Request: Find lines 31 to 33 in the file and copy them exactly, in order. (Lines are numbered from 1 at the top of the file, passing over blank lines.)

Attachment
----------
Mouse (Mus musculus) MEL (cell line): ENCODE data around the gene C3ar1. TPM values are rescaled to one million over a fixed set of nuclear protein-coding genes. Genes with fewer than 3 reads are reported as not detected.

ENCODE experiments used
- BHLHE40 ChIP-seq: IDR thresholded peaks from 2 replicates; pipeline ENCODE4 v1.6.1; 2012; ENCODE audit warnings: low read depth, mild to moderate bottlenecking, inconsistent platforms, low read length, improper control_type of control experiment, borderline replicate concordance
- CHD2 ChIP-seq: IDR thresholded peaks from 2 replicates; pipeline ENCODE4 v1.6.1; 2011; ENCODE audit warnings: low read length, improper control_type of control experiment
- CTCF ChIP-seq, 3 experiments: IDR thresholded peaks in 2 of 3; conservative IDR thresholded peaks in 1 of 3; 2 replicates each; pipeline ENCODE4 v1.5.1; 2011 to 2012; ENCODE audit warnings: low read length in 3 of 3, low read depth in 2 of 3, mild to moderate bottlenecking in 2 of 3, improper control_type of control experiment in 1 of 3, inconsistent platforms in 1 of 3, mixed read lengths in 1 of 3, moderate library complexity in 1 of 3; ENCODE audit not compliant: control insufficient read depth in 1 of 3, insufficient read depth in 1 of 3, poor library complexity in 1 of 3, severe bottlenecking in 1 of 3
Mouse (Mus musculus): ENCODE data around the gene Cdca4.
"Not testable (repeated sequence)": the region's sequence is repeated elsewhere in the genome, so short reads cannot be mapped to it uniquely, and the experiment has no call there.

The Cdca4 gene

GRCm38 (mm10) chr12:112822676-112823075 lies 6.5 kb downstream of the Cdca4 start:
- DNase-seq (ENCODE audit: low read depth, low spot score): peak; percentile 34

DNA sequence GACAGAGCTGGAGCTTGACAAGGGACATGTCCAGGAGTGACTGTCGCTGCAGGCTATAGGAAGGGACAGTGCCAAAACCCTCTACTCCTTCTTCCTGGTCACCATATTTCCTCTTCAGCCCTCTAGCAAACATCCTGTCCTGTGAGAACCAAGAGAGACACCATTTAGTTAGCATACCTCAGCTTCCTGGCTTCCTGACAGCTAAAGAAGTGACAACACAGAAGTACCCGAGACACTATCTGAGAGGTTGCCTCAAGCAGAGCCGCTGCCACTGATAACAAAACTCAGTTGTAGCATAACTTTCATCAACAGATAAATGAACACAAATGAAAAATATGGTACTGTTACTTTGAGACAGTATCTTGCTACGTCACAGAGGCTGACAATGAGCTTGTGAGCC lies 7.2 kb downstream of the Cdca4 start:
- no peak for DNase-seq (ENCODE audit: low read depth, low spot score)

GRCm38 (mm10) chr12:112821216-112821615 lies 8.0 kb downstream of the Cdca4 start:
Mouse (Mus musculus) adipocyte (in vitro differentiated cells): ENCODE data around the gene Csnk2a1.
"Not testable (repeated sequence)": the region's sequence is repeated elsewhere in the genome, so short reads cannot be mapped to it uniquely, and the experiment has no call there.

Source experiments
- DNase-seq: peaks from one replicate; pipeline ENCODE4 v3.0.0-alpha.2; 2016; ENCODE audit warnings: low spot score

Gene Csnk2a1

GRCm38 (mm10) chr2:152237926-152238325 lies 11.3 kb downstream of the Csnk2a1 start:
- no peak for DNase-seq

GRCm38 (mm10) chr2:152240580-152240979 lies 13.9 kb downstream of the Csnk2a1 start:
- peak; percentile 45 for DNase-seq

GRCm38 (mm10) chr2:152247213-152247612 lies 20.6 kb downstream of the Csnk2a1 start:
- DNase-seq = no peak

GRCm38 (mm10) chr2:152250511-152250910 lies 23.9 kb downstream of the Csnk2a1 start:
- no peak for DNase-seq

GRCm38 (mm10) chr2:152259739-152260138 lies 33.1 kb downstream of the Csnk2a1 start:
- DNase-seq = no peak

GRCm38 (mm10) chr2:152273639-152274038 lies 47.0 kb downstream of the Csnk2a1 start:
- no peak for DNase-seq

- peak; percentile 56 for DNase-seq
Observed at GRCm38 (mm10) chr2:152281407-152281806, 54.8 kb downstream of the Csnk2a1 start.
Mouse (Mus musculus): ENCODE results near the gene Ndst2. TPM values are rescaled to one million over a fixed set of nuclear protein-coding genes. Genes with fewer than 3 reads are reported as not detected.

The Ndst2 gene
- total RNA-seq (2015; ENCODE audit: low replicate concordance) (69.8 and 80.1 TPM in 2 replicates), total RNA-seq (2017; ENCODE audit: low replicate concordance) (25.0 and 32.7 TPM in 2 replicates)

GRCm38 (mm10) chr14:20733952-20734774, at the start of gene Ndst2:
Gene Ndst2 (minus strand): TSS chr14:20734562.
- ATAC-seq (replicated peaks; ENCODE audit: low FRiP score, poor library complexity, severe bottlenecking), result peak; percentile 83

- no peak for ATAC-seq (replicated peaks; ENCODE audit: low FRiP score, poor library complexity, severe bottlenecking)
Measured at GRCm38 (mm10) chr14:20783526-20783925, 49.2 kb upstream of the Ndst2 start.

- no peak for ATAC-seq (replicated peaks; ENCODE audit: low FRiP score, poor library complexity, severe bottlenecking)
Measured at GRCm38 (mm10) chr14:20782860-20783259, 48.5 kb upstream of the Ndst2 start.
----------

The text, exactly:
- peak; percentile 56 for DNase-seq
Observed at GRCm38 (mm10) chr2:152281407-152281806, 54.8 kb downstream of the Csnk2a1 start.
Mouse (Mus musculus): ENCODE results near the gene Ndst2. TPM values are rescaled to one million over a fixed set of nuclear protein-coding genes. Genes with fewer than 3 reads are reported as not detected.